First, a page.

In 2020 with COVID, for example, a lot of business owners are looking for loans. In a relationship of using clear and jargon free language they now know what’s needed, Randy explained. “Here’s the document your loan officer wants to see and here’s why they want to see it. And they say ‘oh, yes, that makes sense’.”

“It’s about being proactive rather than reactive,” he said.

Think of when COVID hit, “we weren’t looking for balance sheets. We were looking for advise,” Randy said. “If you were a gym or a restaurant you were looking for solutions. How do I isolate this table, for example.”

How has 2020 shaped technology in accounting?

“Overall it’s been good for accounting,” Randy said. “Think about the typical transactions we’ve had. Sit across the desk, bring the paperwork you have. 2020 and COVID and the whole social distancing thing they have to look at technology.”

Overall, Randy said, that’s not a bad thing.

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“Now more people are comfortable with” working with clients remotely,” Randy said. “It actually has made our service delivery easier. People are more open to getting on Zoom now, getting on Skype. A year ago ‘no, no, can you visit me in person or send this to me through the mail’?”

Of course, firms can still meet in person and mail things, but the increased familiarity of remote meetings due to COVID has made that interaction easier.

Face to face virtual meetings

“It has made processes easier,” Randy said. “It has made people more open to being open to doing things in a way that helps us expedite.”

Of course, it’s always been a possibility to pick up the phone and have a conversation. Randy said he prefers Zoom meetings so you can have a face-to-face meeting and see each other. On video meetings, you can see some of the body language and other gestures of the other person.

“It can help us deliver a better experience for our client when we take all that data in,” Randy said.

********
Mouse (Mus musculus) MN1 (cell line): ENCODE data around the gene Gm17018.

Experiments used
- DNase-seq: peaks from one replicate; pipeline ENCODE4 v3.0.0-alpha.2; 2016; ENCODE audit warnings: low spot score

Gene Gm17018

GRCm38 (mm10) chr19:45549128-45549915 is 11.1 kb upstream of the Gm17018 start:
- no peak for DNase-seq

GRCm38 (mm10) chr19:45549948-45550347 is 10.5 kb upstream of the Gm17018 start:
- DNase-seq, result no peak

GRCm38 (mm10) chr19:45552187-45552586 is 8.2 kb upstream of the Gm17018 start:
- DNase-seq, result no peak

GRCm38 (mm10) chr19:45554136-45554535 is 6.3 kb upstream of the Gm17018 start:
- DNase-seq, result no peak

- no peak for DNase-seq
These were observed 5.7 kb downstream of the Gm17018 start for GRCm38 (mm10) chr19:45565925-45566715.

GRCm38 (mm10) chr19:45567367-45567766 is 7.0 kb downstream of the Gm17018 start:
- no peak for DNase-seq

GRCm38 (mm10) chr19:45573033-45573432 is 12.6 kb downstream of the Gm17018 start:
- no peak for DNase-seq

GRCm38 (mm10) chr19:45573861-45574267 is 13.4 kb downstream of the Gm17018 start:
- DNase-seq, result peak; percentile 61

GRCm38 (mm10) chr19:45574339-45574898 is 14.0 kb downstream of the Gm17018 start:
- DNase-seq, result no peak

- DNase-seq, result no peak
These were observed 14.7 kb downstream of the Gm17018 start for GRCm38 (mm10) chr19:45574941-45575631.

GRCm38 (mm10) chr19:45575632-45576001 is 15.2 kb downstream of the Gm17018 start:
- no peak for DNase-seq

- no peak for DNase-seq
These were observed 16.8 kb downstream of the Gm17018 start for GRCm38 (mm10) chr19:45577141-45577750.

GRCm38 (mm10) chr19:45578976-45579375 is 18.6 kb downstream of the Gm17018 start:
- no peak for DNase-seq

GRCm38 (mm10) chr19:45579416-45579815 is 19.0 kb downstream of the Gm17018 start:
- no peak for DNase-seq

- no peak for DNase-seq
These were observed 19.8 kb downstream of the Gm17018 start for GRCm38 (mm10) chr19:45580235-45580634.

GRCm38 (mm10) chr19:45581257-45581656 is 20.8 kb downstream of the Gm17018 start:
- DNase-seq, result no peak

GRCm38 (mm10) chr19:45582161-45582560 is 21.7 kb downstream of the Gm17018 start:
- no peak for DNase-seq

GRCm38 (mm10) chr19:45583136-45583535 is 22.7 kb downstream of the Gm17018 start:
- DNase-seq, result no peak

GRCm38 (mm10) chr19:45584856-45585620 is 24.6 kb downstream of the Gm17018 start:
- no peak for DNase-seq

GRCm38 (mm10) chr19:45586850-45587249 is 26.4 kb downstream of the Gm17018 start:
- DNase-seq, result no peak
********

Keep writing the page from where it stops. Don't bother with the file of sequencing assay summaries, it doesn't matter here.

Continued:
Andrew mentioned that Zoom meetings can also help with time. You are cutting travel time and arrival time, for example.

“I could have been doing so much more had we cut out travel time, small talk, etc.,” said Andrew. “On a call you can have a hard stop, which is much more accepted now and then get on another call.”

How about moving forward and 2021?

“A lot of what 2021 looks like will depend on what we are doing right now,” he said. Some will have to pivot. At the least, we have to adapt to what’s happening and be flexible.

“How they react now will be huge toward their 2021 results,” Randy said. “Think outside the box. What does that mean? Maybe it means professional development.”

Sometimes you have to hit the reset button. “The plans we laid out for 2020 are now completely different,” he said. “I can say let’s weather the storm or I can see what I can do now to be ready.”

Soak in what others in the industry are saying and use that information to your advantage and go into 2021, Randy said.

How about technology

Of course, business owners want to save money, but we also need to practice good information security. Randy reminded us about the potential issues with public wifi.

Prevention can be much cheaper than cleaning up the mess after malware or ransomware issues.

“Prevention can be annoying but so will it be when you have to email all your clients alerting them of a data breach,” Andrew warned. Also keep in mind that many data breaches get covered in the press. We even share headlines here.

“You don’t want that No. 1 Google search result for your company be that data breach result,” Andrew said.